Labour’s party conference will see Ed Miliband try to shift public focus away from the Scottish referendum fallout and back towards the choice at next year’s general election. In particular, he’ll seek to refocus our minds on the “cost of living crisis” narrative that he’s been composing since 2011. Policy announcements over the weekend suggest, however, that our political parties are still taking the wrong approach to addressing what is a legitimate public policy concern.
The fallout from the financial crisis has seen a substantial fall in living standards. Real household incomes are about 20 per cent below where we might have expected them to be had the financial crisis never occurred. This has brought attention to the high and rising cost of essentials, which in a range of product markets preceded the crash. House, energy, food and childcare prices have rocketed, and these items take up substantial proportions of the budgets of those on low and modest incomes.
It is to Miliband’s credit that he is so concerned about this issue and keen to assess whether there is anything policymakers can do to help. The problem is that politicians have shown no appetite for understanding why prices are so high. If they had done so, they would have observed how the high prices identified often have their origin in misguided state intervention. Instead, our political leaders advocate more intervention – treating the symptoms of high prices through greater government control of wages and prices, buttressed with new subsidies and interventions.
Unfortunately for Miliband, many of his base supporters and activists have a deep aversion to markets. Indeed, many anti-poverty activists see poverty as a consequence of capitalism. This manifests itself in debates across a range of issues: high house prices and rents are blamed on developers and greedy landlords; high energy prices and rail fares on privatisation; childcare is seen as a “good thing” – so the state should spend endless amounts on it; work is played down as a route out of poverty, and employers are labelled as exploitative if they fail to pay a so-called living wage.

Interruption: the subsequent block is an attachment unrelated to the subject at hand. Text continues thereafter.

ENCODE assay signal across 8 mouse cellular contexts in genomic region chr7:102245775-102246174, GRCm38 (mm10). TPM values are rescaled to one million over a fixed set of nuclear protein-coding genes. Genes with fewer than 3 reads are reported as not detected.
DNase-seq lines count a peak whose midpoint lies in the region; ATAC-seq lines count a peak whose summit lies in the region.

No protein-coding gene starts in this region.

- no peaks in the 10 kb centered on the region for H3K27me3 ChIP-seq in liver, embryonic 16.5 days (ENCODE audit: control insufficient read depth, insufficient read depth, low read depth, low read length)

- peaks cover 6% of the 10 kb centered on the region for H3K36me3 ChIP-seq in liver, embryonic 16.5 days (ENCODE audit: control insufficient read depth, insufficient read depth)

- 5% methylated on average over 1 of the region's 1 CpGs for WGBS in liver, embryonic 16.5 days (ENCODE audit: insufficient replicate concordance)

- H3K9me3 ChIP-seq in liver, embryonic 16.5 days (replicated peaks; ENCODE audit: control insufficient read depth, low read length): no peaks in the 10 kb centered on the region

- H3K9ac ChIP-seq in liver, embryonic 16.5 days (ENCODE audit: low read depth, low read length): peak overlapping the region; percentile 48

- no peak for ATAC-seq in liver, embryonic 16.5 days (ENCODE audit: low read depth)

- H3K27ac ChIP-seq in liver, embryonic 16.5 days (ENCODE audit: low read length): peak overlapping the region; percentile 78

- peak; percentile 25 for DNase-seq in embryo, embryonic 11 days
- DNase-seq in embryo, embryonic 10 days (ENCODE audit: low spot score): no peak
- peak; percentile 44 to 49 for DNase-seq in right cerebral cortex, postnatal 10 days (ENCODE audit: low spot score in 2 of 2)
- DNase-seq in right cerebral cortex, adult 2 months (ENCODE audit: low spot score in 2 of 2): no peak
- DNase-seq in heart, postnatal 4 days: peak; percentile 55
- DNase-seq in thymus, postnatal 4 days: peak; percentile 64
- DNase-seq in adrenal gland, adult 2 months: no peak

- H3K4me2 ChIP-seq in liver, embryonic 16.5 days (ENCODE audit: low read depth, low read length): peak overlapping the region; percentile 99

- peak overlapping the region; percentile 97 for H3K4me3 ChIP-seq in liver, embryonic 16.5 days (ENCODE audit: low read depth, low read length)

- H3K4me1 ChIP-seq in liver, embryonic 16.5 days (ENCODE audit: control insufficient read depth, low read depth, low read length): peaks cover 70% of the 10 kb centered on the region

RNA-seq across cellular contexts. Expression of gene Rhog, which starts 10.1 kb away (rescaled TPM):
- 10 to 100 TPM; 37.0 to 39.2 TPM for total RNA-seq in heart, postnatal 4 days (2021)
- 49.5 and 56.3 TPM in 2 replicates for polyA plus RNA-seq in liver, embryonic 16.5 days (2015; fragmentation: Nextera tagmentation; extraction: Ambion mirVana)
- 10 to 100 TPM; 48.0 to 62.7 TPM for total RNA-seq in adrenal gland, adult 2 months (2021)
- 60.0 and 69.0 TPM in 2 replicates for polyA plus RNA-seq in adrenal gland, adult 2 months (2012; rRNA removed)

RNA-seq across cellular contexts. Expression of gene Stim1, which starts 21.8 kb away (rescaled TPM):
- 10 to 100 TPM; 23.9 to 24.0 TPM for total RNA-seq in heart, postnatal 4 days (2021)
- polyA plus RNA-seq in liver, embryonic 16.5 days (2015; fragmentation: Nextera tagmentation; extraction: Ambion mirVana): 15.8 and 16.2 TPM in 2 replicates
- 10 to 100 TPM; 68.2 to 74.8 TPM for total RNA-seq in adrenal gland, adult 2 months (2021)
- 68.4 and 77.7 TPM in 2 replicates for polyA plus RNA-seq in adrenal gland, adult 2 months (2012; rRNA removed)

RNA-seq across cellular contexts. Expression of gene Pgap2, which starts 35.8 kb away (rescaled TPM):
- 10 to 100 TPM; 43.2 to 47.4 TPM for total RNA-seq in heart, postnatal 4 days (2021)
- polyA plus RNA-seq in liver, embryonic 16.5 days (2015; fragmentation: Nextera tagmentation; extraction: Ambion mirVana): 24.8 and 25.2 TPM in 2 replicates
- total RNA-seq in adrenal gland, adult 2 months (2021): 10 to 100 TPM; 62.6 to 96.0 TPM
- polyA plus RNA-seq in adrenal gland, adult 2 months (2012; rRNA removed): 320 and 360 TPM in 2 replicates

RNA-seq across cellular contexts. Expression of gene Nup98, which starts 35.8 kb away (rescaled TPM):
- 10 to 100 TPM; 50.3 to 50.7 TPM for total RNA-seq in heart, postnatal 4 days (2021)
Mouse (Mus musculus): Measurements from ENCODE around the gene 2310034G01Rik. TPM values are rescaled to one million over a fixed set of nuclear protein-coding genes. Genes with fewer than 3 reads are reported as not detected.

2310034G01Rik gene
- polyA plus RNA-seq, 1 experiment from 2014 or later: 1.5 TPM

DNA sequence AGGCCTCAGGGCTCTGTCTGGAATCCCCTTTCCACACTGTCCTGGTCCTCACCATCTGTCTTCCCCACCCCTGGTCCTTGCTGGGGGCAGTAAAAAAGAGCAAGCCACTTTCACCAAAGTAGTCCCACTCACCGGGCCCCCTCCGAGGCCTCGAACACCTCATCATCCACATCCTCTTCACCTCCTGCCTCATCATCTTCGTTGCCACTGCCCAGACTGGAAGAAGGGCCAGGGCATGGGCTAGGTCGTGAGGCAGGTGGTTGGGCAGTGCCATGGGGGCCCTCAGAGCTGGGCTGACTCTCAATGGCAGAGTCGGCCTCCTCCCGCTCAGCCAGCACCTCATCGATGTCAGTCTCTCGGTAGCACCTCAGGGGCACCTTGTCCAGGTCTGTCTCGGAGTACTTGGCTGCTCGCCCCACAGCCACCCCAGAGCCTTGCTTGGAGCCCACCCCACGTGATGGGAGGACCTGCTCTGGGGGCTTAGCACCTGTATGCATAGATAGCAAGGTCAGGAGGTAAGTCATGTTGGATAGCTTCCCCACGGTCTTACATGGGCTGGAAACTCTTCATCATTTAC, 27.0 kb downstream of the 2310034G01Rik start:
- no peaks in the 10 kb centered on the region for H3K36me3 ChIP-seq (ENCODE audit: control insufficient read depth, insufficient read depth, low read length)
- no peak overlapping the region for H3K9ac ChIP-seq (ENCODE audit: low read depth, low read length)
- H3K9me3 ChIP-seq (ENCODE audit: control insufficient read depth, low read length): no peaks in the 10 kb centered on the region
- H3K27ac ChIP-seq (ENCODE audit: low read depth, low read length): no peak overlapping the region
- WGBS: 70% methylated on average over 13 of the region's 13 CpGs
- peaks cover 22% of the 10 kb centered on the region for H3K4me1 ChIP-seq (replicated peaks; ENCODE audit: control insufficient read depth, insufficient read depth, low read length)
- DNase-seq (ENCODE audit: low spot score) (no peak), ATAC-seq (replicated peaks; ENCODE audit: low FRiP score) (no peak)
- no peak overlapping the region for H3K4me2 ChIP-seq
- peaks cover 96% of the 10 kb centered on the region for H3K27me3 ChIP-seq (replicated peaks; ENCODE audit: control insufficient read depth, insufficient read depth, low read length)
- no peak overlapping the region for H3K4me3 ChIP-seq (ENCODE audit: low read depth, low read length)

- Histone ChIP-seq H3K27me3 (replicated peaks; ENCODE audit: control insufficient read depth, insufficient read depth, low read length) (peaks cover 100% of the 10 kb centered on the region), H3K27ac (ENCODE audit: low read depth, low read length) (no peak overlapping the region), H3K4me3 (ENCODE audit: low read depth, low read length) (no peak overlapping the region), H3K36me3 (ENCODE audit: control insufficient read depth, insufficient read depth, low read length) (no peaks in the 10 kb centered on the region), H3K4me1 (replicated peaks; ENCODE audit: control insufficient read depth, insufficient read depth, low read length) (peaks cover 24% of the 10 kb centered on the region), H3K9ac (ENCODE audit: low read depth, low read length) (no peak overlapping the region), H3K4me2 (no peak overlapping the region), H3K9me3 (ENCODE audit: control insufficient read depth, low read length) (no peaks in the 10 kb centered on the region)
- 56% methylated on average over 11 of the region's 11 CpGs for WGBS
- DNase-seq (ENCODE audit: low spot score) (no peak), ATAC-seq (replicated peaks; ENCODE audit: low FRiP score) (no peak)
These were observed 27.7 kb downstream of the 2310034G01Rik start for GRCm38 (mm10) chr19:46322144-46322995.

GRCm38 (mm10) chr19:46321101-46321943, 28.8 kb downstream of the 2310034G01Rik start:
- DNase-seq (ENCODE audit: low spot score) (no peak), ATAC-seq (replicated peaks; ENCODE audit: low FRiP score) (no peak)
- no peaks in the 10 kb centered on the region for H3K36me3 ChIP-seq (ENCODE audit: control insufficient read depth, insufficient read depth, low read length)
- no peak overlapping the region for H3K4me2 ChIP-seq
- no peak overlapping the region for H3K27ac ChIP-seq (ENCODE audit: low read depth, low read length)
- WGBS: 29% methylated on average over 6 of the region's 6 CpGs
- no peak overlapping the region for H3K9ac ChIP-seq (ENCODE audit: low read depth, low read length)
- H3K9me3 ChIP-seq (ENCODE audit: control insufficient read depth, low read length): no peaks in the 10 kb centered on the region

As a result of adherence to these red herrings and fallacies, the party advocates a range of wage and price controls, subsidies and threats to re-nationalise on the basis of supposed “market failure” – with certain markets being politicised in a way not seen for a generation. On Sunday, Miliband called for a higher minimum wage, for example, and this comes following promises for an energy price freeze, rail fare caps, more “free” childcare and tenancy rent controls.
The history of wage and price controls shows that they simply do not work. Subsidies merely transfer the high costs from users to taxpayers, and nationalisation leads to industries beholden to producer interests to the detriment of consumers. What we really need if we are going to reduce living costs in a sustainable way is a supply-side agenda which will lower the cost of things – not attempts to legislate the problem away.
A real pro-poor agenda could entail: a significant liberalisation of planning laws to increase house-building and improve the productivity of the retail sector (in turn reducing product prices), abandoning green industrial policy – replaced with an economically-efficient means of carbon mitigation, deregulation of the childcare industry, abandonment at the EU level of the Common Agricultural Policy and biofuels policies which drive up food prices, and a reduction in highly aggressive sin taxes.
These types of policies would achieve Labour’s goal of reducing the cost of living without the significant economic risks associated with new interventions.
Ryan Bourne is head of public policy at the Institute of Economic Affairs (IEA) and co-author of Smoking out red herrings: the cost of living debate, released by the IEA yesterday.